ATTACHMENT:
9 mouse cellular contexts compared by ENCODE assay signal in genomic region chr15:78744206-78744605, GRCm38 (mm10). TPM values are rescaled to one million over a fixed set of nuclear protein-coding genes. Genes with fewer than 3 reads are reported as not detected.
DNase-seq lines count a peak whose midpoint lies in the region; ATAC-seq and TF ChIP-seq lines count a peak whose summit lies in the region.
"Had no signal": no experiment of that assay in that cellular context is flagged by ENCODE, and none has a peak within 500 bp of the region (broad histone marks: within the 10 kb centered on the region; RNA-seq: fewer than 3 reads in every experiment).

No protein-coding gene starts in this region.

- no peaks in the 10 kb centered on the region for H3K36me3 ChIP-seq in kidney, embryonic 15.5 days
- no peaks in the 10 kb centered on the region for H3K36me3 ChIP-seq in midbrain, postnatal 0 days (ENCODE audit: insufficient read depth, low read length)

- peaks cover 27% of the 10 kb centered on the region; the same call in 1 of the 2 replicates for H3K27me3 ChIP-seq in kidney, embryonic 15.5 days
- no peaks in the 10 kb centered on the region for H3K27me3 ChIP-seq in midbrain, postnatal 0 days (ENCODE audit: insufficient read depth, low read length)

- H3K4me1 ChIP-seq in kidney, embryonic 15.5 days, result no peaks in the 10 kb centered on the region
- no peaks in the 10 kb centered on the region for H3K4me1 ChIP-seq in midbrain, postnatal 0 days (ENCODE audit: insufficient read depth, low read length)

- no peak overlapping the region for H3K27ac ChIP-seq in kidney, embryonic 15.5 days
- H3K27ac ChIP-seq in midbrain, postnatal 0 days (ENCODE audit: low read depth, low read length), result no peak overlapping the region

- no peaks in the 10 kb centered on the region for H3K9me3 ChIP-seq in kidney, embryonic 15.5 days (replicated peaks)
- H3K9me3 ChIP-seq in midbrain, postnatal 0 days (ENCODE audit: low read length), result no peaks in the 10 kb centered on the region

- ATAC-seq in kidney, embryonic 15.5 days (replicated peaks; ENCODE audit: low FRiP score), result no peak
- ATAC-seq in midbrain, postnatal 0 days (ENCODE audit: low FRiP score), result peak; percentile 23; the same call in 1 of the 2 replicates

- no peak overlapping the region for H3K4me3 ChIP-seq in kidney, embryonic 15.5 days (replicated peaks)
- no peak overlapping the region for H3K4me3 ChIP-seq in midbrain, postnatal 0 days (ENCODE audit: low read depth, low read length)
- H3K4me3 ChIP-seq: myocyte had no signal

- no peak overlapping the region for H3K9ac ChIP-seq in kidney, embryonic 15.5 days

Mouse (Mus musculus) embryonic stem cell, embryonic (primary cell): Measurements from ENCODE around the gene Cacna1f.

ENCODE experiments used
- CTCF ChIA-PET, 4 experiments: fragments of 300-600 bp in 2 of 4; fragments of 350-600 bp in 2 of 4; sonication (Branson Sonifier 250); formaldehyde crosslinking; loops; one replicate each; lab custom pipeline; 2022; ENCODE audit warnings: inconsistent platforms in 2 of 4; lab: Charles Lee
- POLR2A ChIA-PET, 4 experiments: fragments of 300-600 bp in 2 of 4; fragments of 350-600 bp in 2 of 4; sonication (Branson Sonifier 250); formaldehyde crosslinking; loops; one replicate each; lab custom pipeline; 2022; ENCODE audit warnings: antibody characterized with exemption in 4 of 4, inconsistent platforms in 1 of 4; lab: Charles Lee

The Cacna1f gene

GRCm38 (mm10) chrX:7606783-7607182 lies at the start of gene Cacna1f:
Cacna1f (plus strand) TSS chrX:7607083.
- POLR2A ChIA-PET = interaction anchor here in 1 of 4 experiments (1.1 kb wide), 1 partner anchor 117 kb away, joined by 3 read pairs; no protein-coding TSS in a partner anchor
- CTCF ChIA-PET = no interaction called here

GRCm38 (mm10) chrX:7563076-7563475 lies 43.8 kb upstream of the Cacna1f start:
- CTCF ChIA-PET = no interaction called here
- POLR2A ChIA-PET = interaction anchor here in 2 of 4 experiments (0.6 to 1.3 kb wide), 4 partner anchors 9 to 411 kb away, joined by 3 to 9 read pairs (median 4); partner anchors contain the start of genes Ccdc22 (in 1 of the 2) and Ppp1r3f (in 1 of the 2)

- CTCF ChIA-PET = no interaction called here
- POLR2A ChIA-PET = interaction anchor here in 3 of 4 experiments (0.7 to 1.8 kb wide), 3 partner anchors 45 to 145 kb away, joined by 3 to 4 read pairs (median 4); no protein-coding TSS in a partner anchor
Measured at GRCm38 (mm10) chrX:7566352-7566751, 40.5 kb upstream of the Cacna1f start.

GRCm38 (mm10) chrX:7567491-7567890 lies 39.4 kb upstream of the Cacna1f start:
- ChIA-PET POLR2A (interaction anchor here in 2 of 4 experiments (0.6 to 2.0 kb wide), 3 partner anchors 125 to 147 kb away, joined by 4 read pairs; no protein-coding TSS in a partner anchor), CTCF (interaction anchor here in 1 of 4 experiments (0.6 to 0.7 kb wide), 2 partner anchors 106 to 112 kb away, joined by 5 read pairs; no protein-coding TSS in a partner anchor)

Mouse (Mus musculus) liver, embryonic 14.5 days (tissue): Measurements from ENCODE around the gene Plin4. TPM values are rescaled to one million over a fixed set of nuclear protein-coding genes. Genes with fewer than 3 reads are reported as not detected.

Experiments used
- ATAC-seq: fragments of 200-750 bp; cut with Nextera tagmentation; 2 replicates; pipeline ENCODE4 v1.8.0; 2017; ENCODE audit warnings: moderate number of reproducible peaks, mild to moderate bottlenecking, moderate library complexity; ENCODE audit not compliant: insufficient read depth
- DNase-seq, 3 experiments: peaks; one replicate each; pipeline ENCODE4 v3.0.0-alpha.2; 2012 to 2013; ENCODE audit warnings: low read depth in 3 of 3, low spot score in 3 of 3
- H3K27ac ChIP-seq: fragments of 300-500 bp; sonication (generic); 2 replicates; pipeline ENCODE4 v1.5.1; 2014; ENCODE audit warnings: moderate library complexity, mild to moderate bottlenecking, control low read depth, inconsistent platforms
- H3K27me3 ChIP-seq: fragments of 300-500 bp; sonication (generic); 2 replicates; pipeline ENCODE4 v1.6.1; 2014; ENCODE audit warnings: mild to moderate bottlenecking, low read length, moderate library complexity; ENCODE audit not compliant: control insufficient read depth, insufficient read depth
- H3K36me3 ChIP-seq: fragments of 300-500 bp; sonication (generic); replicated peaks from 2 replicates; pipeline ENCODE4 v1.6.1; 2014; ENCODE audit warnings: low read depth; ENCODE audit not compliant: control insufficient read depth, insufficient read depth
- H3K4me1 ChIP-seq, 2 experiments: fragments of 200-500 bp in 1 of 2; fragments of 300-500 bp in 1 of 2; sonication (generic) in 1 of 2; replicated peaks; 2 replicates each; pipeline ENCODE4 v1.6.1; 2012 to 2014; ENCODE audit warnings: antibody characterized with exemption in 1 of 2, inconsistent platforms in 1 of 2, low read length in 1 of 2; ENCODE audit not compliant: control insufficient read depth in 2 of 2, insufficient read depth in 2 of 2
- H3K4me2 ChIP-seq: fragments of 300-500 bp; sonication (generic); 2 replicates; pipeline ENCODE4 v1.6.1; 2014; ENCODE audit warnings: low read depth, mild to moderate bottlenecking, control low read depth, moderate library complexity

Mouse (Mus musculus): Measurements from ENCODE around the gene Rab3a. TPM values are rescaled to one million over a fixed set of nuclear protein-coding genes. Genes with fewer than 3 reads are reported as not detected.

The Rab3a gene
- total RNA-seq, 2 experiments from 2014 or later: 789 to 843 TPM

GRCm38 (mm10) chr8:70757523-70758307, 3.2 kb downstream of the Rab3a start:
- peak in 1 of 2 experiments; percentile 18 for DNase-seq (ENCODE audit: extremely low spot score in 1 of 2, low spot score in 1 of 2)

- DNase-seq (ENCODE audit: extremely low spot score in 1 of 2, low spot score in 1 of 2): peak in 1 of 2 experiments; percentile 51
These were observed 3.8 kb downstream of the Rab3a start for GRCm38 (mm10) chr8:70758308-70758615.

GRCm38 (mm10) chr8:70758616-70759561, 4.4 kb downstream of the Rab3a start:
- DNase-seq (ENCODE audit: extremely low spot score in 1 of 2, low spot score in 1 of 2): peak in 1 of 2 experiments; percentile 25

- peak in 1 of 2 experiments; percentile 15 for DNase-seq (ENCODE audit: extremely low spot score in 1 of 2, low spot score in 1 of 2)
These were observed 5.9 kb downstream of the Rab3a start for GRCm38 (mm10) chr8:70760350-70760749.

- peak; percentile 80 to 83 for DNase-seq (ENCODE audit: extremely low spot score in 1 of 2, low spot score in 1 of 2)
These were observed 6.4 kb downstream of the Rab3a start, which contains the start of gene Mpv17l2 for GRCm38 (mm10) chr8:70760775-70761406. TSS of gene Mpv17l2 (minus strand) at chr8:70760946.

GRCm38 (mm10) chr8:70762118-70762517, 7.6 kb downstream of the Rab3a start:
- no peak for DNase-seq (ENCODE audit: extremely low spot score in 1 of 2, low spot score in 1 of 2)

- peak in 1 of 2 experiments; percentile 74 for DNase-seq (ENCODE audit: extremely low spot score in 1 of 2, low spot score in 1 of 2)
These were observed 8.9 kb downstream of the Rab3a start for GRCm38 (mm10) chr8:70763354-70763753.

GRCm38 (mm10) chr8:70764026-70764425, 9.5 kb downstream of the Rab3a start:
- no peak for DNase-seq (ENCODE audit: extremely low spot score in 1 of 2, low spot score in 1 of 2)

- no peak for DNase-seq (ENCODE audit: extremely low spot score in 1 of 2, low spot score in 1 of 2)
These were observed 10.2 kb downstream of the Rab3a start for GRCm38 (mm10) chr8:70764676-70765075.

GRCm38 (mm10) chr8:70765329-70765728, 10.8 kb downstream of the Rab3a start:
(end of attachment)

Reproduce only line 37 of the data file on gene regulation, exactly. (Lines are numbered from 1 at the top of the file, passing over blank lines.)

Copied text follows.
- ChIA-PET POLR2A (interaction anchor here in 2 of 4 experiments (0.6 to 2.0 kb wide), 3 partner anchors 125 to 147 kb away, joined by 4 read pairs; no protein-coding TSS in a partner anchor), CTCF (interaction anchor here in 1 of 4 experiments (0.6 to 0.7 kb wide), 2 partner anchors 106 to 112 kb away, joined by 5 read pairs; no protein-coding TSS in a partner anchor)